Juliette Lewis is standing by her fellow Hollywood industry workers.
On Friday, the 48-year-old actress penned a lengthy message in support of the International Association of Theatrical Stage Employees (IATSE), a labor union that represents 150,000 people across the entertainment industry, including electricians, camera operators, costumers, makeup artists, special effects, hairstylists, script supervisors, and more.
Sharing a statement on Instagram, Lewis began by addressing her "fellow actors," stating how they "should talk about how it's been normal to work 15-17 hour days" during six-day work weeks.
"I personally was conditioned in TV/film business since a teenager to never take a sick day off, or it would cost tens of thousands of dollars. And you'd be labeled 'problematic,' so much so I've worked through a flu I've worked through migraines I've worked through walking pneumonia on Natural Born Killers for two weeks where I thought I might die..." she shared. "Apparently that was always better than speaking up and having them simply shift their schedule around to accommodate a person's health. Because it just didn't happen."
Noting that she is "actually thankful for this work ethic" as it has "served me in many areas of my life," Lewis added, "but I am an actor so when I think of the crew who shows up hours before actors do and leaves hours after actors do and are asked to work miracles daily that's a whole other story that goes beyond a solider like work ethic and that's why all you have to do is read some of the stories."
Pointing out specific instances of workers being overworked, Lewis said these employees were faced "with the constant threat that somebody else could do their job if they don't serve the production."
"I have seen some major changes since COVID protocols and how long the hours are and taking care of peoples [sic] health. But that's been in Canada," she said. "... Producers are still asking human beings to work tirelessly and work miracles constantly to 'save them money' rather than create schedules that are doable without their constant pressure."
"When people are overworked and exhausted huge mistakes happen," Lewis continued, adding that she has "experienced" incidents "that harm individuals."
"I thought it was being worked out and got educated that producers, bosses, execs are not giving the crew the kind of care they need in their requests in the negotiations therefore," she said.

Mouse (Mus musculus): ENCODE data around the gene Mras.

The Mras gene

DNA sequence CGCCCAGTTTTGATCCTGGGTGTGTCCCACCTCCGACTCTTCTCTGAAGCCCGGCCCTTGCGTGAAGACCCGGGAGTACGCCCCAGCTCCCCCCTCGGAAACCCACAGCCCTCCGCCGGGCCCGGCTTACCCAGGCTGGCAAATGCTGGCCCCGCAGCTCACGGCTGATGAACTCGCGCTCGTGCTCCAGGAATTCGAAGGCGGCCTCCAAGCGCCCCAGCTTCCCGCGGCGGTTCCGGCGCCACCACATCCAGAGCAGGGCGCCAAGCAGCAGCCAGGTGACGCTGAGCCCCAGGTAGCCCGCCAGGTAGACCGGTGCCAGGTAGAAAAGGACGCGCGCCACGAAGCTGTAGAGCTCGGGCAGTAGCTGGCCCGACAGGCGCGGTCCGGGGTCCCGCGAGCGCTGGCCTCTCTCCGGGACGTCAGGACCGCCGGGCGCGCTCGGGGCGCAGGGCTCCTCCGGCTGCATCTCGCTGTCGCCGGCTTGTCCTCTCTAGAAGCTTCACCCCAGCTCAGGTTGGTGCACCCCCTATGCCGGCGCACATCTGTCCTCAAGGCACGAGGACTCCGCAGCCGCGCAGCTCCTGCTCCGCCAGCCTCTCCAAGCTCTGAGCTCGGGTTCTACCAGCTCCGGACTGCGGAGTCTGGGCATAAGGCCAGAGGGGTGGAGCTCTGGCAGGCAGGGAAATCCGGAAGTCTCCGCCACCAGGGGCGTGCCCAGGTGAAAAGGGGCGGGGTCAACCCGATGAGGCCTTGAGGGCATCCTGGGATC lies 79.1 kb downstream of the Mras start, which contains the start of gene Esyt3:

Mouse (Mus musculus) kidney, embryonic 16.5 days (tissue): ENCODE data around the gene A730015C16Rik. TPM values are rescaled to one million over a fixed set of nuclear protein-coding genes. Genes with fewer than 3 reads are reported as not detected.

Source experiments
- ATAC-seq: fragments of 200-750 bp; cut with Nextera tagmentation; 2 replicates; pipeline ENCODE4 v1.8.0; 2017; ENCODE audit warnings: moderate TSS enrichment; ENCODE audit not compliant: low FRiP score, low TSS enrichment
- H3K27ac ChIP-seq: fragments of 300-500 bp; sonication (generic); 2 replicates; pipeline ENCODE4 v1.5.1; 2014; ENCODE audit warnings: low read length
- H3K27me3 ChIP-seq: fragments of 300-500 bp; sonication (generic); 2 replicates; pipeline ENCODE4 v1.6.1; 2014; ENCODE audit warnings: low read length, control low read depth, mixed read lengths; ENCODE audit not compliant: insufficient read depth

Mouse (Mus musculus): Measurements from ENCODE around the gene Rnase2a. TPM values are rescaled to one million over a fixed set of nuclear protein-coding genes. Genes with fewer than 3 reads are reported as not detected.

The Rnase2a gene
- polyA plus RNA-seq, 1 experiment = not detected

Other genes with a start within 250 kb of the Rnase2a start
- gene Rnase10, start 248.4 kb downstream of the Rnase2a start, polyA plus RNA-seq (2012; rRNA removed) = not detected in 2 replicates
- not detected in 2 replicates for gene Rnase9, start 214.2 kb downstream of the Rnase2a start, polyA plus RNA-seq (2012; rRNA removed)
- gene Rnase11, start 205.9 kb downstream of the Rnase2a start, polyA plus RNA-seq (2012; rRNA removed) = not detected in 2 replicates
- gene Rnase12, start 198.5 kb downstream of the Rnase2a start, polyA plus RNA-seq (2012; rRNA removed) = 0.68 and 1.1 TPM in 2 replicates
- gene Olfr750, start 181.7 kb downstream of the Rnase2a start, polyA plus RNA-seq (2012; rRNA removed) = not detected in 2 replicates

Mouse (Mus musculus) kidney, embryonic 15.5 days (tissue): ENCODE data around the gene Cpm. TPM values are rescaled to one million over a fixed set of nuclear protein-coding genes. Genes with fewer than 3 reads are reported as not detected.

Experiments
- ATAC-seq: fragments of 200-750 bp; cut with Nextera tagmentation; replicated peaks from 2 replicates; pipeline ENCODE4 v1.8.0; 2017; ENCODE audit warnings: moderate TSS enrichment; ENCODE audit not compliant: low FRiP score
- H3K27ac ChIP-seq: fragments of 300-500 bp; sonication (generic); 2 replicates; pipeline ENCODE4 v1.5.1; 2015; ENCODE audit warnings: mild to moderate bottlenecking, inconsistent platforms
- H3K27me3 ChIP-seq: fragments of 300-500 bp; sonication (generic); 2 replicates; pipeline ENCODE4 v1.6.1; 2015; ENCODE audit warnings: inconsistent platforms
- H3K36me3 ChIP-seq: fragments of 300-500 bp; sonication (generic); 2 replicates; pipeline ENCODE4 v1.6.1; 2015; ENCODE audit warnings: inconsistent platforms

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Lewis then called upon "every actor" and said they "should be standing up for their crews."
"You've seen them show up hours before you and leave hours after- how we were all thought if I am this overworked and under pressure how are they even standing on 2 feet," she shared. "How are they even sleeping because they didn't even have the SAG protections that we did with the 12 hour turnaround. ... Even with our turn around we've been exhausted and totally overworked so I think about our crews."
Concluding her passionate message, Lewis then wrote, "Even though I love how hard we work to bring people entertainment and I love being challenged on how to pull the impossible for over 30 years I have wanted better care for myself and the miraculous crews I've seen thanklessly perform daily miracles weekly miracles without the protections that I had."
"I implore every actor to speak up on behalf of your crew and ask that execs & producers properly support the health/care/pay and prevent the necessity for a strike," she added. "Show up for the backbone of our industry. [It's] about time it's overtime!!!"
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Last month, the IATSE called for a strike authorization vote, which could potentially result in a historical work stoppage in Hollywood. Upwards of 60,000 union members could walk off the job, which would mean shutting down TV and film production, not just in Los Angeles, but nationwide, affecting everything from pre-production to film editing.
These employees are often called "below-the-line" workers, but are essential to the production of any film or television show.
In a statement on their website, the IATSE outlined the working conditions they hope to improve, which include, "Excessively unsafe and harmful working hours," "Unlivable wages for the lowest paid crafts," and "Consistent failure to provide reasonable rest during meal breaks, between workdays, and on weekends."
IATSE President Matt Loeb announced on Oct. 13 that the union will strike on Monday, Oct. 18 at 12:01 a.m. PT if a deal isn't reached in the next few days. The union has created a "strike clock" counting down the time until they take action.
Loeb said that the union "will continue bargaining with the producers this week in the hopes of reaching an agreement that addresses core issues, such as reasonable rest periods, meal breaks, and a living wage for those on the bottom of the wage scale," according to Deadline.